Subscribe free to our newsletters via your
  Energy News  

Subscribe free to our newsletters via your

Grow, mow, mulch: Finding lawn's value
by Staff Writers
Washington DC (SPX) Feb 10, 2017

Law collecting greenhouse gas samples from turf plots using a vented flux chamber. Image courtesy Jon Trappe.

Cranking up the lawn mower on a Saturday afternoon may be a child's most dreaded chore. But little does he or she know that it also affects how much carbon and nitrogen are present in the soil below the grass.

Quincy Law of Purdue University studies many aspects of lawn care and their effects on the soil. Does the type of turf grass make a difference? Does it matter if grass clippings are left on the lawn or picked up? How frequently should people mow their lawns?

"My research demonstrates one of the many environmental benefits of natural grass lawns, golf courses, athletic fields, cemeteries, and similar areas," he explains. "Grasses are able to remove carbon dioxide, a greenhouse gas, from the atmosphere and deposit it into the soil as organic matter."

Law and his team found that the amount of carbon deposited into the soil was affected by the species of grass and how it was mown. Specifically, tall fescue resulted in more soil carbon than Kentucky bluegrass. However, tall fescue required more frequent mowing. Both are common grasses used in lawns in the United States.

"Soil is a nonrenewable resource that must be protected, which soil carbon helps to do," he says. "Soil carbon helps to bind soil particles and build soil structure. It also decreases the risk of runoff and erosion, and improves soil-water relations."

In addition, returning grass clippings increased both soil carbon and nitrogen compared to when clippings were collected. Grass clippings contain these elements and if the clippings are returned to the soil, they break down and are released into the soil.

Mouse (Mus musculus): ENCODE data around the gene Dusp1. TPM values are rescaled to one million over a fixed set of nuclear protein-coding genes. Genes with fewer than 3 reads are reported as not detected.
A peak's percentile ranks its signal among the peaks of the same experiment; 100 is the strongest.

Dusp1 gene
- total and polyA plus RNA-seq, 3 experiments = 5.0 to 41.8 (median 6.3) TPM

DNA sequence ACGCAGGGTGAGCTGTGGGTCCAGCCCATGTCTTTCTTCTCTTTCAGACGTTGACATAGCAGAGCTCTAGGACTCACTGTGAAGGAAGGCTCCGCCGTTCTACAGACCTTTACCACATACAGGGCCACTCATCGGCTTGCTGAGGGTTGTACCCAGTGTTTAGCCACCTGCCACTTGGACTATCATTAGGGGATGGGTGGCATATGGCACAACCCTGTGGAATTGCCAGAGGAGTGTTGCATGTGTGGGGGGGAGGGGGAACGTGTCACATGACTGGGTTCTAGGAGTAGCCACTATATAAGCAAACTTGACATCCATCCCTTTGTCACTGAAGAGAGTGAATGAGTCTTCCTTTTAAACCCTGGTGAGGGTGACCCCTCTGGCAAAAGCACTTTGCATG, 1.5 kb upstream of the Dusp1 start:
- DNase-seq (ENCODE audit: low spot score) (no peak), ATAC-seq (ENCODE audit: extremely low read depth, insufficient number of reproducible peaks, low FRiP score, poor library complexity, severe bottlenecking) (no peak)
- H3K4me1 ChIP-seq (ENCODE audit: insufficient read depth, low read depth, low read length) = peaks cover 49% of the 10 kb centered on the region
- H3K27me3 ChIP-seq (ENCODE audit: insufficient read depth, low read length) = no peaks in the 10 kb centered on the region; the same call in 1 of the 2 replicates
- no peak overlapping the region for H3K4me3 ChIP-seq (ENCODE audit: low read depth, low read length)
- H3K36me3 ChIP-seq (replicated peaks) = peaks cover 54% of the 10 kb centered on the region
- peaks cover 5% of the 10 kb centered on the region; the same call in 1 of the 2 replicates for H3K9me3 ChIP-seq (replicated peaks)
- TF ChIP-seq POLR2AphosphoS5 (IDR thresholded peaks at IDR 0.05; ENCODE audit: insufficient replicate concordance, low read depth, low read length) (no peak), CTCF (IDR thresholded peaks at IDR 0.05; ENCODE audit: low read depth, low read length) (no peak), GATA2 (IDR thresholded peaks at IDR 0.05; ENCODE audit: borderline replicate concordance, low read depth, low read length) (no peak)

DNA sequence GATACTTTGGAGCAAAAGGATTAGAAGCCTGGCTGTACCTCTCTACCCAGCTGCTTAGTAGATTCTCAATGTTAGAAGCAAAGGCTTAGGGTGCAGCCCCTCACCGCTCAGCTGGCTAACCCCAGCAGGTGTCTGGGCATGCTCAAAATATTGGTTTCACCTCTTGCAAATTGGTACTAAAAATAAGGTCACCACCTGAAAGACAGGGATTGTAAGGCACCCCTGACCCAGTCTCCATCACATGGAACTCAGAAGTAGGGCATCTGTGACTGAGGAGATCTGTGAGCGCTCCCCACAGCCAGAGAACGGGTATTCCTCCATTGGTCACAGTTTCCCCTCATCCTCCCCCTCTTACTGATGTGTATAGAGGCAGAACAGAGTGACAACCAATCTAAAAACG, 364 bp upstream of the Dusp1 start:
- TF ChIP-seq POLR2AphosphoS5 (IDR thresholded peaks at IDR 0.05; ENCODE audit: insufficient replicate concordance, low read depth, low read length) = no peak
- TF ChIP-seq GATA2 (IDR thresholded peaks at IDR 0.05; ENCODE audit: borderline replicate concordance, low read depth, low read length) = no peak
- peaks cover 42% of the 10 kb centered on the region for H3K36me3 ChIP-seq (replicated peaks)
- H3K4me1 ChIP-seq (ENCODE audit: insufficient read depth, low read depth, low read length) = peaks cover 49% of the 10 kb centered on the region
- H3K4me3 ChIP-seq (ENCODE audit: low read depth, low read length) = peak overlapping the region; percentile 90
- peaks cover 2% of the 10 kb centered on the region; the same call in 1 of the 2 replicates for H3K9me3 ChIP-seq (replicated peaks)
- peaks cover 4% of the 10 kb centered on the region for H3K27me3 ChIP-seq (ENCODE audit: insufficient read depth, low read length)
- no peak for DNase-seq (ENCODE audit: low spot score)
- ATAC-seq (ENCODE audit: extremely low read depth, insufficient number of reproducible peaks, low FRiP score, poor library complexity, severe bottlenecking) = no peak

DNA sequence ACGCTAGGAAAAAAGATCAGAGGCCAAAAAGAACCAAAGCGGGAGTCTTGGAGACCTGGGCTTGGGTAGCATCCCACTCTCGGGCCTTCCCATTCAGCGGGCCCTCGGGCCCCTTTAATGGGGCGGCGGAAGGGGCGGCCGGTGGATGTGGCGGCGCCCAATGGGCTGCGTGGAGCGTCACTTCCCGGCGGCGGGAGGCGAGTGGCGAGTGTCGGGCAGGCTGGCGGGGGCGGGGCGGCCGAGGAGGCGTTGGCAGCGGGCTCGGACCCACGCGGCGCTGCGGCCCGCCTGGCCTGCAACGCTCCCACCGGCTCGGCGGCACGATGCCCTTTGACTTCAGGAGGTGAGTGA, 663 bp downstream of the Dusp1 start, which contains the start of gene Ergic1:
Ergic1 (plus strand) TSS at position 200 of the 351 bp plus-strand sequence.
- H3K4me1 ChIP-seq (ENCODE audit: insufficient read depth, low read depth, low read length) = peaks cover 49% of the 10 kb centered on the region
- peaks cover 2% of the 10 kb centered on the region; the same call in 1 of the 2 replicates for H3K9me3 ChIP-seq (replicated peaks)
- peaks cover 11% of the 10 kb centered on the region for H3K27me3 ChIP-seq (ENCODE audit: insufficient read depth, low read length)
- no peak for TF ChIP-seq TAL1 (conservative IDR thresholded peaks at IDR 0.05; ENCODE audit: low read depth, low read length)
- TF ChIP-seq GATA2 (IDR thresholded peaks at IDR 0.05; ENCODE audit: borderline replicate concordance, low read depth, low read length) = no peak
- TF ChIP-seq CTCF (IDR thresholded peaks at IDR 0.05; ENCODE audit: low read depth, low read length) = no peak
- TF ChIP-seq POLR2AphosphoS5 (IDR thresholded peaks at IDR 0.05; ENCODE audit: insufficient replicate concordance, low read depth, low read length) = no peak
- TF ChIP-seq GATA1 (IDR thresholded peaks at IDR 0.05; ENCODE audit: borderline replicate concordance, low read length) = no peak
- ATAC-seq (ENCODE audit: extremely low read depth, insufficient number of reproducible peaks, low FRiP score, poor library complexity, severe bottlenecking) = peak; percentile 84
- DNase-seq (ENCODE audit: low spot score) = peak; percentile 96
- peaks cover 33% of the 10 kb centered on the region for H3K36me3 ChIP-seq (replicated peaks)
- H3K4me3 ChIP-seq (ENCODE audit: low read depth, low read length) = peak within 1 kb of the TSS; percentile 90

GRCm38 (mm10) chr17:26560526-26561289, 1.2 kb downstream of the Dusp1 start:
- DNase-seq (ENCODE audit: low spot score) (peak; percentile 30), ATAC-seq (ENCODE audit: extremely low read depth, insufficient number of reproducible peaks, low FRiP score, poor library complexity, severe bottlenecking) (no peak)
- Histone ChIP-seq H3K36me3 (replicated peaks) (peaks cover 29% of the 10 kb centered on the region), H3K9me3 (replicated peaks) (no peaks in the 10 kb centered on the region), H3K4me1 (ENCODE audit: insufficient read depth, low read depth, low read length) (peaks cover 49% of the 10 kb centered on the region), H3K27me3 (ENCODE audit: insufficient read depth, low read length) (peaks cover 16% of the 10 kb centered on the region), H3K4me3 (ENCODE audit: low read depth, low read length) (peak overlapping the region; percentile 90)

In the soil they affect the carbon and nitrogen levels in two ways: directly by simply being present but also indirectly by serving as fertilizer for the grass.

However, Law notes it is difficult to make specific species recommendations in this area. To get more grass clippings, the grass has to be mowed more often, which can cause problems.

Lawn mowers, like cars and trucks, produce their own carbon emissions and can offset some of the benefits of increased grass clippings. Improvements in mower efficiency and alternative fuel sources may help offset the mower emissions in the future, he says.

"By carefully selecting a grass and properly managing grass clippings, homeowners can increase the carbon sequestered in the soil," he says. "While this will not single-handedly significantly reduce carbon dioxide levels in the atmosphere, it is still helpful."

For example, Law's research shows that the carbon deposited by the grass more than offsets the carbon emitted from managing the lawn and helps to justify those emissions. It can be beneficial in that it allows a way for an individual to reduce his or her net carbon footprint.

Lawns do more than look good, Law adds. They provide recreational areas as well as environmental and societal benefits. For those looking for more information about the best way to manage their turf, he says a local university extension service is a great source of help.

"I grew up playing golf and immediately fell in love with working on a golf course, so I have always enjoyed working closely with nature," Law says. "Additionally, I have a family history of farming. My brother currently farms land that has been in our family for over 150 years, and soil conservation has always been a priority. As my grandfather said, 'Harvest the crop, not the land.' "

Research paper

Comment on this article using your Disqus, Facebook, Google or Twitter login.

Thanks for being here;
We need your help. The SpaceDaily news network continues to grow but revenues have never been harder to maintain.

With the rise of Ad Blockers, and Facebook - our traditional revenue sources via quality network advertising continues to decline. And unlike so many other news sites, we don't have a paywall - with those annoying usernames and passwords.